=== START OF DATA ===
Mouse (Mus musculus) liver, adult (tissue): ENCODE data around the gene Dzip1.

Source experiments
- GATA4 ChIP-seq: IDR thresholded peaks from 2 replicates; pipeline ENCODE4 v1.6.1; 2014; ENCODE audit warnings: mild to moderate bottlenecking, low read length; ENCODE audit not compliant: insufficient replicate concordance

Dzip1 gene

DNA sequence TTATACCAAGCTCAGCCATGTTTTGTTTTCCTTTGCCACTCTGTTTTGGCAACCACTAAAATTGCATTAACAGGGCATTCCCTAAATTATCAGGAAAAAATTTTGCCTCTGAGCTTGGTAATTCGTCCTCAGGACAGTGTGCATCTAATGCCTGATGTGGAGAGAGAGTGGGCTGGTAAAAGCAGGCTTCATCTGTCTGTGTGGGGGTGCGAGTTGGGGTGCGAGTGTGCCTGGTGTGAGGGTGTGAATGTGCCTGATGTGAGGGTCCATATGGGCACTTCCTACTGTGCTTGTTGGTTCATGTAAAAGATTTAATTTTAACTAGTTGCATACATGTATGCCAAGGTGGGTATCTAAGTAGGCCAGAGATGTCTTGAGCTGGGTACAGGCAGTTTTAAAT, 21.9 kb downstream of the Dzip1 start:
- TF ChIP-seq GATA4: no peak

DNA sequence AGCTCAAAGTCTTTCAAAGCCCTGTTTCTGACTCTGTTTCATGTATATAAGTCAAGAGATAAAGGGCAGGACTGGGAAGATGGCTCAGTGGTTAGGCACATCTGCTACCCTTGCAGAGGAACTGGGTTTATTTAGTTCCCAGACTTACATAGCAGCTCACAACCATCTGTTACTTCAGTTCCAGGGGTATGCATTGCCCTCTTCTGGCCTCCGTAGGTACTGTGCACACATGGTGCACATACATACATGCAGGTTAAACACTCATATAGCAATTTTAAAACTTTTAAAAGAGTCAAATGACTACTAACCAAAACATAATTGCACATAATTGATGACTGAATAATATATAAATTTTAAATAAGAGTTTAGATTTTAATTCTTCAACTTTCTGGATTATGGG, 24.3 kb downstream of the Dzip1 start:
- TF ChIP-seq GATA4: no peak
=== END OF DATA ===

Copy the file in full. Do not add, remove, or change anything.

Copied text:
Mouse (Mus musculus) liver, adult (tissue): ENCODE data around the gene Dzip1.

Source experiments
- GATA4 ChIP-seq: IDR thresholded peaks from 2 replicates; pipeline ENCODE4 v1.6.1; 2014; ENCODE audit warnings: mild to moderate bottlenecking, low read length; ENCODE audit not compliant: insufficient replicate concordance

Dzip1 gene

DNA sequence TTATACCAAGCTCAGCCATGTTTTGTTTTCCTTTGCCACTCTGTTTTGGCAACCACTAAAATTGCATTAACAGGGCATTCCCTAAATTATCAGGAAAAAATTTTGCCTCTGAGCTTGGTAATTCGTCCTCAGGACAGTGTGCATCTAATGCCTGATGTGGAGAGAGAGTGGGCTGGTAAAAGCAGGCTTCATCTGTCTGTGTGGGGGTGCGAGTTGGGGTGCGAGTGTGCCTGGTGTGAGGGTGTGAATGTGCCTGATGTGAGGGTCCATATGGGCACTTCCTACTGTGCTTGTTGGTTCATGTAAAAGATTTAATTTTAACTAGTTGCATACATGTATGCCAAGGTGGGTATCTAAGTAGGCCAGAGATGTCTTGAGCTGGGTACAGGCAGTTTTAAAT, 21.9 kb downstream of the Dzip1 start:
- TF ChIP-seq GATA4: no peak

DNA sequence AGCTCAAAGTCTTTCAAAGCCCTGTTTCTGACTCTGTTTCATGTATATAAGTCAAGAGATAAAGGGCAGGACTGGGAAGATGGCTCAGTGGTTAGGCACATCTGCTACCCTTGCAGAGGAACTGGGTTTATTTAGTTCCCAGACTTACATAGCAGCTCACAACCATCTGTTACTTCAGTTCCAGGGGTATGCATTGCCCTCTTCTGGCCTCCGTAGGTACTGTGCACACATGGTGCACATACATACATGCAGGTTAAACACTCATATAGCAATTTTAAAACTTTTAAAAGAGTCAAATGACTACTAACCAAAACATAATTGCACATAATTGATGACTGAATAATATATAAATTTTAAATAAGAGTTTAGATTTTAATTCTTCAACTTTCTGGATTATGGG, 24.3 kb downstream of the Dzip1 start:
- TF ChIP-seq GATA4: no peak